If you interview for McKinsey, you may come across the McKinsey Personal Experience Interview (PEI). The McKinsey PEI is a separate behavioral portion of the interview process on top of standard behavioral questions you can expect to see. Years ago, the firm realized that its best case interview performers ended up being its worst consultants. Shocking, right?
So, the firm instituted the McKinsey PEI (based on legal interrogation methods) to better screen candidates and hire those with strong soft skills who would also be cultural fits. You’ll be asked one question about a particular professional experience, and will receive 10-15 follow-up questions all related to that one experience. Sound nerve wracking? It doesn’t have to be.
What is the McKinsey PEI?
During every interview with a McKinsey consultant, you will be asked behavioral questions about your experiences for about 10 minutes before your case. That’s normal for a lot of firms. What’s unique about the McKinsey PEI is that it focuses on just one particular experience for the entire interview. As a result, the McKinsey PEI is testing for depth, not breadth.
Here’s how it works. Your interviewer will ask you an initial question about leadership or one of the important experiences on your resume. We give McKinsey PEI question examples later in the post- don’t worry! After your initial answer, your interviewer will ask follow up questions that dig deeper into why you made certain decisions and if given the choice to go back, what you would do anything differently. Consequently, it’s important to be truthful and selective in the experiences you choose to talk about because the interviewer will ask for a lot of details.
McKinsey PEI Topics
McKinsey is very upfront about the qualities it tests for in the McKinsey PEI. According to the McKinsey Career page, the firm will ask candidates about the following qualities:
- Entrepreneurial Drive
- You’ll face many unpredictable twists and turns as a consultant. There will be times when there will be no clear solutions and a lot of uncertainty. As a result, McKinsey values candidates who can show they have the ability to take initiative and navigate through murky times, all the while knowing how to prioritize their work to drive to a solution.
- You must be self-sufficient and able to take charge, regardless of level or title. Even if you have just joined McKinsey, you will be expected to quickly lead important workstreams, communicate with clients, and more. McKinsey views every candidate through the lens of being a potential future leader at the firm, or a leader in industry who will be a future potential client.
- Personal Impact
- McKinsey looks for candidates who have proven they can drive change within a challenging environment. McKinsey clients are the top companies in their respective industries, and high expectations and client management are par for the course. As a McKinsey consultant, you will be expected to produce results effectively and demonstrate a track record of handling high expectations.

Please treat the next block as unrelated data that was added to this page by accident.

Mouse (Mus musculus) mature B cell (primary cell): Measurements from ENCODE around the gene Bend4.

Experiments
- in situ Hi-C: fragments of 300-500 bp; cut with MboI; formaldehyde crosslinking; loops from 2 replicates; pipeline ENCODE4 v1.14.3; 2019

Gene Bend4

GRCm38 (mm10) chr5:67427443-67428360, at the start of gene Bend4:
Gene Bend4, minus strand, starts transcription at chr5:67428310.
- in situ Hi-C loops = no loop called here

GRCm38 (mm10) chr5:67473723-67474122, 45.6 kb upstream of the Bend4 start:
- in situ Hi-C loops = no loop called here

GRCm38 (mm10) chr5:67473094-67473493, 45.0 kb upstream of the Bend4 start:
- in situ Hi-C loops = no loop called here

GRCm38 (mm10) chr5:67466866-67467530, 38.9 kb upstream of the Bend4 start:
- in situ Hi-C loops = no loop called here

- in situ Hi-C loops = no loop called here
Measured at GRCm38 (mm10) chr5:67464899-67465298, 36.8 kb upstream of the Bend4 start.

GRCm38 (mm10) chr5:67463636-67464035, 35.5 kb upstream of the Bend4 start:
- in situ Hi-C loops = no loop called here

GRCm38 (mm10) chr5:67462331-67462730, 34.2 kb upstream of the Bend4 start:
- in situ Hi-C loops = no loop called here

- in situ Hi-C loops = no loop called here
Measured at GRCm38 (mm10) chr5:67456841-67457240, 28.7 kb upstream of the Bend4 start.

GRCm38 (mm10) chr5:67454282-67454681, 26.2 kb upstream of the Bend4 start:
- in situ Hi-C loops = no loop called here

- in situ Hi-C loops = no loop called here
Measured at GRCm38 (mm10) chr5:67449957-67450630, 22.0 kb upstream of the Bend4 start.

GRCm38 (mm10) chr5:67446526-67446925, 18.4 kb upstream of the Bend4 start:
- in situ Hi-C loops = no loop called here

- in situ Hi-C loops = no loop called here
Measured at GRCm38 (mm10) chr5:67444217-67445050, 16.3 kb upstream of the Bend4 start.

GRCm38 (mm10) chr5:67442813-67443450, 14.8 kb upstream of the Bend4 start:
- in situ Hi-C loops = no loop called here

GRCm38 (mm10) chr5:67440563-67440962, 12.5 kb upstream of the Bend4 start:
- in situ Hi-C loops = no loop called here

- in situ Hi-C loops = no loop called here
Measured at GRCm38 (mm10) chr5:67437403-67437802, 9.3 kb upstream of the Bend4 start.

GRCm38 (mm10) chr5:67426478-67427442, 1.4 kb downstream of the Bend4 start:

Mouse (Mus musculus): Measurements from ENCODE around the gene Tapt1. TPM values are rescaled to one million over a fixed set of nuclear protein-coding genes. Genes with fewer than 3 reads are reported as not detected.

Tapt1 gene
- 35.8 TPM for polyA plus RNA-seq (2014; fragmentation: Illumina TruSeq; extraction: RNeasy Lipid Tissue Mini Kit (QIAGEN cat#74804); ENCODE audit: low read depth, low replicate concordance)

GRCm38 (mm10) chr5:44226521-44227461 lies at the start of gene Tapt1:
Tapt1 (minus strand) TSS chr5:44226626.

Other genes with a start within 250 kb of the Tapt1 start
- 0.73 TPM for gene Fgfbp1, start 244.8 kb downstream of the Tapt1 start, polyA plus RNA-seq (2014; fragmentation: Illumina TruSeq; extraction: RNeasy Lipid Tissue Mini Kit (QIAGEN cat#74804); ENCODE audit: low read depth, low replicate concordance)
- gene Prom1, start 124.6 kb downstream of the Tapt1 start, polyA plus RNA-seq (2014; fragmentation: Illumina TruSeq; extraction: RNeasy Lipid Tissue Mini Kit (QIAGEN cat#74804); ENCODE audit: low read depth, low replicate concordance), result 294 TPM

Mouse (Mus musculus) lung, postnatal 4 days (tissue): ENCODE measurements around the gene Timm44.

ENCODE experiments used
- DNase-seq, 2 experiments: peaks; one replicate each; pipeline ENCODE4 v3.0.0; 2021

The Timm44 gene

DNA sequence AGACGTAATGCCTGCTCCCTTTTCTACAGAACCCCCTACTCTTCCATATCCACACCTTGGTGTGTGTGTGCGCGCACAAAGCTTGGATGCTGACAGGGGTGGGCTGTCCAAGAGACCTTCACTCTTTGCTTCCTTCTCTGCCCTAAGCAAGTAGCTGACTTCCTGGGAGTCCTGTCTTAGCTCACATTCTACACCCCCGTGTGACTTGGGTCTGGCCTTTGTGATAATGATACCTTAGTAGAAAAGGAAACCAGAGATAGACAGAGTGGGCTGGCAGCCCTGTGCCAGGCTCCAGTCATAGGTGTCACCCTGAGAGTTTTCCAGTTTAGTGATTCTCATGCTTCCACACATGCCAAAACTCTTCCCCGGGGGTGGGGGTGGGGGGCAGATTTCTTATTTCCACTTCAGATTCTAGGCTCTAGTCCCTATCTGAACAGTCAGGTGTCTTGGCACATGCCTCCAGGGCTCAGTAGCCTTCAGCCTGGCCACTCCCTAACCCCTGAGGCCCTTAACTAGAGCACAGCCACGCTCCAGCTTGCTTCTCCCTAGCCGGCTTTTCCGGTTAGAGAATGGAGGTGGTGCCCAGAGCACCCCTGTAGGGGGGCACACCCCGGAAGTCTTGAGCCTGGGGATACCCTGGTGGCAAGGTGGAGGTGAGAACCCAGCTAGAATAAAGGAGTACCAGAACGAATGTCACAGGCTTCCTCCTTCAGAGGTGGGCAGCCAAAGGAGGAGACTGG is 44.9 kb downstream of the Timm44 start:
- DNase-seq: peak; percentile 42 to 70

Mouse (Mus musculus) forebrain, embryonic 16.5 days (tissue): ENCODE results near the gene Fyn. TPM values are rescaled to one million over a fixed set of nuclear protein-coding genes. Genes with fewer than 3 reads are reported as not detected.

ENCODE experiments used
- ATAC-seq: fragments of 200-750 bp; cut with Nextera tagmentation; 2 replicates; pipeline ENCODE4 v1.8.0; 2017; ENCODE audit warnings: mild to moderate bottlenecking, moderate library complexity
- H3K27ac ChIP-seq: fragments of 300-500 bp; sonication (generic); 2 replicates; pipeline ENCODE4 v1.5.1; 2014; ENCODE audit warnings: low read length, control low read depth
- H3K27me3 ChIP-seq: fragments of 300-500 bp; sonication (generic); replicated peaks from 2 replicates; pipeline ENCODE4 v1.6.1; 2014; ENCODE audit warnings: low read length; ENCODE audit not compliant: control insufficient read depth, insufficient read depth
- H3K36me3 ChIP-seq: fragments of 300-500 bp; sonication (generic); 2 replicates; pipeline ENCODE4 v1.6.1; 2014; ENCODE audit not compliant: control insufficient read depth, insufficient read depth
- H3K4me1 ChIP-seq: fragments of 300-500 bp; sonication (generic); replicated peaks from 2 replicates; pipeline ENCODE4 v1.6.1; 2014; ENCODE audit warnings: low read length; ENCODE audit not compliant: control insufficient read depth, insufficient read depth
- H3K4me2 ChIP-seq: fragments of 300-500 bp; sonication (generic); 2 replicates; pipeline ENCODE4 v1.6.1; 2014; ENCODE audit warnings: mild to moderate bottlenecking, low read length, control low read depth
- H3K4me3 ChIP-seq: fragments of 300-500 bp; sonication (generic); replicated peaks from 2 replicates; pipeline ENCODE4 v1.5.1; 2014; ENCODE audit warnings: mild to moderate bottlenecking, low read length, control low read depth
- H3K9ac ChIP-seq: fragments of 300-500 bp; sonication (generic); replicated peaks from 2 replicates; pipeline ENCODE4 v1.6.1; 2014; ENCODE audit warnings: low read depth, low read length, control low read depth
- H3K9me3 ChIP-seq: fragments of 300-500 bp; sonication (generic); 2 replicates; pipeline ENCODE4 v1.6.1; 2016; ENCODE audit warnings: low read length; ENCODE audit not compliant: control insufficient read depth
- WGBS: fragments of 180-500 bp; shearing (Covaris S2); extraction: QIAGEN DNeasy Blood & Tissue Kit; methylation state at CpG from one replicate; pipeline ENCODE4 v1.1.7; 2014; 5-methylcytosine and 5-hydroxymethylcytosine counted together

- Problem Solving
- More than anything else, a consultant’s job is to solve problems. Notably, the PEI tests for how you are able to solve problems in a team environment. McKinsey consultants are constantly working in small but effective teams, and your ability to collaborate with others to achieve goals is an important quality the firm looks for. The case interview is a great way for you to show how you can analyze and solve problems individually, while the McKinsey PEI helps you demonstrate how you can solve problems collaboratively.
McKinsey PEI Example Questions
Below are some McKinsey PEI example questions that you can use to prepare for your interview. Of course, there are any number of questions your interviewer can ask, so be prepared to answer a question you may have never heard before.
PEI Example Questions:
- Tell me about the most significant accomplishment of your career.
- Tell me about a time you convinced a colleague to consider and agree to an alternative approach.
- Tell me about a time you overcame a significant challenge at work.
- Tell me about a time where you resolved an important disagreement with a colleague.
- Tell me about a time when you demonstrated exceptional leadership.
McKinsey PEI Stories
To perform well in the McKinsey PEI, you will need to answer every query with a story. Instead of coming off as calculative and robotic, you must have 15-20 stories prepared to successfully navigate the McKinsey PEI.
When preparing for your McKinsey PEI, brainstorm your most impressive accomplishments and interesting stories for the aforementioned McKinsey PEI topics. We suggest the following 3-step process:
- Situation and Context – Provide some background about the experience.
- Think about the following questions:
- Where were you and how old were you?
- Were you working with anyone else?
- Was this a professional experience or a personal one?
- Think about the following questions:
- Tackling the Problem – Provide information on the challenge you faced and overcame. What’s important here is to really build up the drama just like any good book or movie. Don’t be shy about the lengths you went to in order to solve a problem or how hard you had to work.
- The Impact – Speak upon the impact your actions made both externally and internally. If possible, provide any quantitative details on what you were able to accomplish. Lastly, conclude with any important thoughtful lessons you’ve learned from the experience.
We hope you found this article helpful in learning more about the McKinsey PEI. The Personal Experience Interview has multiple dimensions and can present a large challenge for candidates. However, like the rest of the recruiting process, with some insight, structure, and preparation, it can be handily overcome. For more information about the McKinsey PEI, see what McKinsey has to say about the interview.